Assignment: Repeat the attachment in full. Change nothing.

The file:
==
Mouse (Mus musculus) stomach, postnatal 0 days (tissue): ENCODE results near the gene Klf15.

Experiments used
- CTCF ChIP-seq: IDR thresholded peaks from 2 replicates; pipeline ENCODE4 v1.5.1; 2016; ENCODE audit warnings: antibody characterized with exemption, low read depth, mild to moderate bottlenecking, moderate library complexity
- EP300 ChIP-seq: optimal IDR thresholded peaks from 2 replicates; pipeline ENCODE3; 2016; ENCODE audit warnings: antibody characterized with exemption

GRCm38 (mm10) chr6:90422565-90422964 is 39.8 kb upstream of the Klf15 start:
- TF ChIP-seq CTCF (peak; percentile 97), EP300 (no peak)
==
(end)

Mouse (Mus musculus) stomach, postnatal 0 days (tissue): ENCODE results near the gene Klf15.

Experiments used
- CTCF ChIP-seq: IDR thresholded peaks from 2 replicates; pipeline ENCODE4 v1.5.1; 2016; ENCODE audit warnings: antibody characterized with exemption, low read depth, mild to moderate bottlenecking, moderate library complexity
- EP300 ChIP-seq: optimal IDR thresholded peaks from 2 replicates; pipeline ENCODE3; 2016; ENCODE audit warnings: antibody characterized with exemption

GRCm38 (mm10) chr6:90422565-90422964 is 39.8 kb upstream of the Klf15 start:
- TF ChIP-seq CTCF (peak; percentile 97), EP300 (no peak)